this is from a twitter post posted by a facebook friend...
One of the charms of Korean holiday culture is the gift giving culture: for a while I thought it was dumb, or lame, or stupid, that Koreans give each other toothpaste, spam, and olive oil sets for chusok, but now I just think it's goofy and funny.
Now, the spam might well hearken back to Korea's post-war poverty, a time when the US Military saw to it there was lots of military issue spam in the country, but it was mostly a luxury item for impoverished Koreans. Some foods, for example budaejigae, came out of that period, and are frankly, some of Korea's best down home lunches, regardless of whether Korean food promotion is proud or ashamed of that period of post-war poverty. I'll take a good old homey budaejigae over a pretentious boutique cafe lunch any day.
One year, my boss gave every foreign staff member (and every foreign Korean staff member) huge boxes of spam. None of us knew what to do with it: none of us used spam in our cooking, none of us particularly liked spam. We had to sign our spam sets out with the front desk; some of us never claimed one, and a few of us left them in the staff room for months before getting rid of them. We mostly re-gifted them, and we kept one around, to set it up beside our computer monitor, so that it blocked the glare on the computer monitor between 10 and 11 am, when the sun shone in the window. Were we being passive-aggressive? Perhaps... but for seollal, our bosses gave us bottles of wine instead, which we actually used. Another boss gave cash. That was the best, and if any of my readers are Koreans, thinking of gifts for your foreign friends, cash or gift certificates are probably the perfunctory gifts we'll appreciate most.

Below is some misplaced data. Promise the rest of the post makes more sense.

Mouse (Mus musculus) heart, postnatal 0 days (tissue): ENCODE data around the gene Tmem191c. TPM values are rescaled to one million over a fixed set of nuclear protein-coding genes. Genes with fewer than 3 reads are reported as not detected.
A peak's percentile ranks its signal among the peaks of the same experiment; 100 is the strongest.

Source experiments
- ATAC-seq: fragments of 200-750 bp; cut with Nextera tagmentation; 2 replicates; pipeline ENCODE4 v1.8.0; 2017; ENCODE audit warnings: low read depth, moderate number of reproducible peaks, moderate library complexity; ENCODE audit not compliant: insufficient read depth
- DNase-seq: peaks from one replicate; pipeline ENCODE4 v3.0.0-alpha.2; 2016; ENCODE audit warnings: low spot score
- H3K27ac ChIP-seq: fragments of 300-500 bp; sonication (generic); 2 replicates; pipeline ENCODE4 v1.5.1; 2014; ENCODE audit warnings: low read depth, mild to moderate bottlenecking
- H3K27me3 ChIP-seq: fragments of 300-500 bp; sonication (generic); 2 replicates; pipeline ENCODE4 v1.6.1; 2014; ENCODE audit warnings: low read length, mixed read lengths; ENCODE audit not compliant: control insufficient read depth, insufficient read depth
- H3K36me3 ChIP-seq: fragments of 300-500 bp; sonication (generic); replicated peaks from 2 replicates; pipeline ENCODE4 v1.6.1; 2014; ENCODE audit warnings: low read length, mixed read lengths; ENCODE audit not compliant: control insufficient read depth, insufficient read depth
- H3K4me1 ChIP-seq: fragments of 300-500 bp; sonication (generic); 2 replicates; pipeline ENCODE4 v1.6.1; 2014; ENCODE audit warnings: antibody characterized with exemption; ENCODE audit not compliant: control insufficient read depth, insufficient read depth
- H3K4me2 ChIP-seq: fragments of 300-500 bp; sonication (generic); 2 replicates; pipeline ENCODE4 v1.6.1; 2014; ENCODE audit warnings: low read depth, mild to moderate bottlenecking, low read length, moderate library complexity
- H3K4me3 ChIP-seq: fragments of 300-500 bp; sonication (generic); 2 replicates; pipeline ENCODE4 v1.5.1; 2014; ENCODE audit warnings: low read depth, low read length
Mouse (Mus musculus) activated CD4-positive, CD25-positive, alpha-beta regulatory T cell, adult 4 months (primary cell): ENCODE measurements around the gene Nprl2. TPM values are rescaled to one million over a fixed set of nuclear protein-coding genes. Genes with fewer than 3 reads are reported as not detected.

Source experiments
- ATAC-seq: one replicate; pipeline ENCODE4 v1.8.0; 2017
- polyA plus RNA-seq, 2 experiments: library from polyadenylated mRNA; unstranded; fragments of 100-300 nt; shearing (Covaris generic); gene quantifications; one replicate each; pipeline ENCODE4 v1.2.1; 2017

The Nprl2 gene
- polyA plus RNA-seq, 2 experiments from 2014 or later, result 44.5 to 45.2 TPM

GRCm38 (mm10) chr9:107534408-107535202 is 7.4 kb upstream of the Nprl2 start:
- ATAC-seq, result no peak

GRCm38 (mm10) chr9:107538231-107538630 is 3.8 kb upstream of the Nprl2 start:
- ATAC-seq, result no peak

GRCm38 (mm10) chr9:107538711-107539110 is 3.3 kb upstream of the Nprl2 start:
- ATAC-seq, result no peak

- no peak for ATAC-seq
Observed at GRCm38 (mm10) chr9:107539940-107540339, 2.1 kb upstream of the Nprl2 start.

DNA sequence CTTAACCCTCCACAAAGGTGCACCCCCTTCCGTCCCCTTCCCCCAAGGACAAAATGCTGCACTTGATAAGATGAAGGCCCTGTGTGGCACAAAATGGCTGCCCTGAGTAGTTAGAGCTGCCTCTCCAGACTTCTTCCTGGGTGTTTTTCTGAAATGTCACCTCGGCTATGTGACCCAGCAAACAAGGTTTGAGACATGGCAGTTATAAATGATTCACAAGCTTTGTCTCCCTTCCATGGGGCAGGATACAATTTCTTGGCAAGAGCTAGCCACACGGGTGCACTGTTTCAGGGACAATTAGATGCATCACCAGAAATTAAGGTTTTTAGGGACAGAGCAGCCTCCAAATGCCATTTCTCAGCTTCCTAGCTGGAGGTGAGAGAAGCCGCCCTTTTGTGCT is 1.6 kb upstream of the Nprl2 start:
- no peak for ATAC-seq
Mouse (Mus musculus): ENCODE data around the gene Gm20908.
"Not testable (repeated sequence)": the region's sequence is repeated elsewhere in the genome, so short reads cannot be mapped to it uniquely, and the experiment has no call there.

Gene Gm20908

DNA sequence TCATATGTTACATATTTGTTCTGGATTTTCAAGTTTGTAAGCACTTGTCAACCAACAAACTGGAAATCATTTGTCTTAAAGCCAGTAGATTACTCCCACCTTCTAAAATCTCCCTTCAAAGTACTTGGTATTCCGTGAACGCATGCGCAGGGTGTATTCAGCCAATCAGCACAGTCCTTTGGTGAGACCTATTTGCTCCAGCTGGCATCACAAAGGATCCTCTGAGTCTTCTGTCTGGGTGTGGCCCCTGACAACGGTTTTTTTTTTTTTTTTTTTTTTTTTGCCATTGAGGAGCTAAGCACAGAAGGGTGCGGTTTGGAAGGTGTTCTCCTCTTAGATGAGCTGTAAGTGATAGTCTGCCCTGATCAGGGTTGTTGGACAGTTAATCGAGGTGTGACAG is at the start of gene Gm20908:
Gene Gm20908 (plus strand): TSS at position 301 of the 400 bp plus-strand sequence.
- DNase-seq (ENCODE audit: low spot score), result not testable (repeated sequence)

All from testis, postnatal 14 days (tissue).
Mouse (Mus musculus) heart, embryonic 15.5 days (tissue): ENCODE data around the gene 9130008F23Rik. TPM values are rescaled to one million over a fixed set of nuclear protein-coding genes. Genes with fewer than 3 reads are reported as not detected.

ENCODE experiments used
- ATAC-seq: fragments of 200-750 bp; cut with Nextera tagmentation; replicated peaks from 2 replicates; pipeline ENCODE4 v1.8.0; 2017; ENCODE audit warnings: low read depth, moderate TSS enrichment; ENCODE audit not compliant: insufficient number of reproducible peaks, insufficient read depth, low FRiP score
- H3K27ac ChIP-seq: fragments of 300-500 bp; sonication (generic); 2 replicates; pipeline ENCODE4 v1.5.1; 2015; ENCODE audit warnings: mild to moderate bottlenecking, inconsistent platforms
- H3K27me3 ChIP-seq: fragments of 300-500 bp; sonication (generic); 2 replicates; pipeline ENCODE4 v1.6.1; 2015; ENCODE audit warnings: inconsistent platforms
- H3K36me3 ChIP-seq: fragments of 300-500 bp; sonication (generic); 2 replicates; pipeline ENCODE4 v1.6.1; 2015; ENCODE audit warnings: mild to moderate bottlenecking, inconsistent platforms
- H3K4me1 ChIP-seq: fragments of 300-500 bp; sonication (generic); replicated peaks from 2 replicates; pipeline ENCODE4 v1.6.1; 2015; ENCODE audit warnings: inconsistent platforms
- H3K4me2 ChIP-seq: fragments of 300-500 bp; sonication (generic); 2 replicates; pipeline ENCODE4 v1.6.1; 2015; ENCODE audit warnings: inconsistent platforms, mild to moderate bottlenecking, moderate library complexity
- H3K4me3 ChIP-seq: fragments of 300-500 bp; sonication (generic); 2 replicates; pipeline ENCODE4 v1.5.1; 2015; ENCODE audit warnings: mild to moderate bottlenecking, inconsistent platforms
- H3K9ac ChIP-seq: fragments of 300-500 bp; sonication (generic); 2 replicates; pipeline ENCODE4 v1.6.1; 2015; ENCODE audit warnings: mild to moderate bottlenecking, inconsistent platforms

The interesting thing, to me, is how in my anecdotal experience, it's so totally acceptable to give out a basically thoughtless gift here. I asked Wifeoseyo and she said the same: It's just the giving of the gift that matters. Everybody knows it's perfunctory gift anyway, and there seems to be an unspoken agreement to just be OK with that. When I give a gift to Wifeoseyo, I want to think about her style, her taste, what she needs, what she expects, and what will make her feel happy: I spend a lot of time thinking about possible gifts, and even writing down in my pocketbook ideas that would make her happy, come gift-giving time. Making scrapbooks, remembering old conversations, stuff like that.
I talked to an older lady (and yeah, this is generational), and she said, point blank, that she'd rather her husband just gave her cash for her birthday, so she could get what she wanted. Weddings are the same: people give envelopes of cash on wedding days, and used to give cash to teachers as well - the white envelope culture works here, and again, wedding couples generally just agree to be OK with the way wedding halls sometimes even have a cash machine in the lobby, so that you don't even have to plan at all - just show up at the wedding hall with a bank card.
Do people in North America give thoughtless, perfunctory gifts? Sure. Ever got a box of chocolates for valentines day? My Dad is a pastor, and pastors get a lot of perfunctory boxes of chocolate and christmas cake and pastries, come Christmas. Back home, people give thoughtless gifts too. Here, it seems like people don't even try.
So... do the Koreans you know feel embarrassed at all about giving cash, or olive oil, or toothpaste, to even close relatives, or is everybody still openly OK with it (even if they quietly bring it home and go "what the HELL am I going to do with twelve kilograms of spam?")
And what have you observed the younger generation do on gift-obligatory times? Are young people also scooping up boxes of spam? Have the types of perfunctory gift changed, though the gifting culture hasn't, or are things totally different now? Is re-gifting OK, so long as it's done discreetly, the way we replace the cards on Christmas cake and pass it along, back home?
Talk amongst yourselves.